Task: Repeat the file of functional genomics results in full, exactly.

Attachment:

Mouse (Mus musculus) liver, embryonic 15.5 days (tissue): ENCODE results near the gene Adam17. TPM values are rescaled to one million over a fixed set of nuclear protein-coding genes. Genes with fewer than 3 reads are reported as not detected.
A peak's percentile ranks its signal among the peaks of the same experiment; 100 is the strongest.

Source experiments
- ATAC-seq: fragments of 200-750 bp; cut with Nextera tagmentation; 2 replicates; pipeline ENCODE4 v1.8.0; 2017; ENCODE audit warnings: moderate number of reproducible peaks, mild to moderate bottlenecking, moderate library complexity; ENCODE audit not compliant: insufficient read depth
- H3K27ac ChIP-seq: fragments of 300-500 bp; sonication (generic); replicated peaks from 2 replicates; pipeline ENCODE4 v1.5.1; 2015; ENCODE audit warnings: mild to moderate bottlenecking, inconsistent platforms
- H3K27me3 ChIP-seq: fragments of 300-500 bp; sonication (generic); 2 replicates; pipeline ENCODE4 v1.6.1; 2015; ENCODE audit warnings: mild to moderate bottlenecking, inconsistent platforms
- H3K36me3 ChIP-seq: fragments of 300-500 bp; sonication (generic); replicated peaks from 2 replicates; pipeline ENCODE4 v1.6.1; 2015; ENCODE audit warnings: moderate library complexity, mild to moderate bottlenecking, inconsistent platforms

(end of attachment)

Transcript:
Mouse (Mus musculus) liver, embryonic 15.5 days (tissue): ENCODE results near the gene Adam17. TPM values are rescaled to one million over a fixed set of nuclear protein-coding genes. Genes with fewer than 3 reads are reported as not detected.
A peak's percentile ranks its signal among the peaks of the same experiment; 100 is the strongest.

Source experiments
- ATAC-seq: fragments of 200-750 bp; cut with Nextera tagmentation; 2 replicates; pipeline ENCODE4 v1.8.0; 2017; ENCODE audit warnings: moderate number of reproducible peaks, mild to moderate bottlenecking, moderate library complexity; ENCODE audit not compliant: insufficient read depth
- H3K27ac ChIP-seq: fragments of 300-500 bp; sonication (generic); replicated peaks from 2 replicates; pipeline ENCODE4 v1.5.1; 2015; ENCODE audit warnings: mild to moderate bottlenecking, inconsistent platforms
- H3K27me3 ChIP-seq: fragments of 300-500 bp; sonication (generic); 2 replicates; pipeline ENCODE4 v1.6.1; 2015; ENCODE audit warnings: mild to moderate bottlenecking, inconsistent platforms
- H3K36me3 ChIP-seq: fragments of 300-500 bp; sonication (generic); replicated peaks from 2 replicates; pipeline ENCODE4 v1.6.1; 2015; ENCODE audit warnings: moderate library complexity, mild to moderate bottlenecking, inconsistent platforms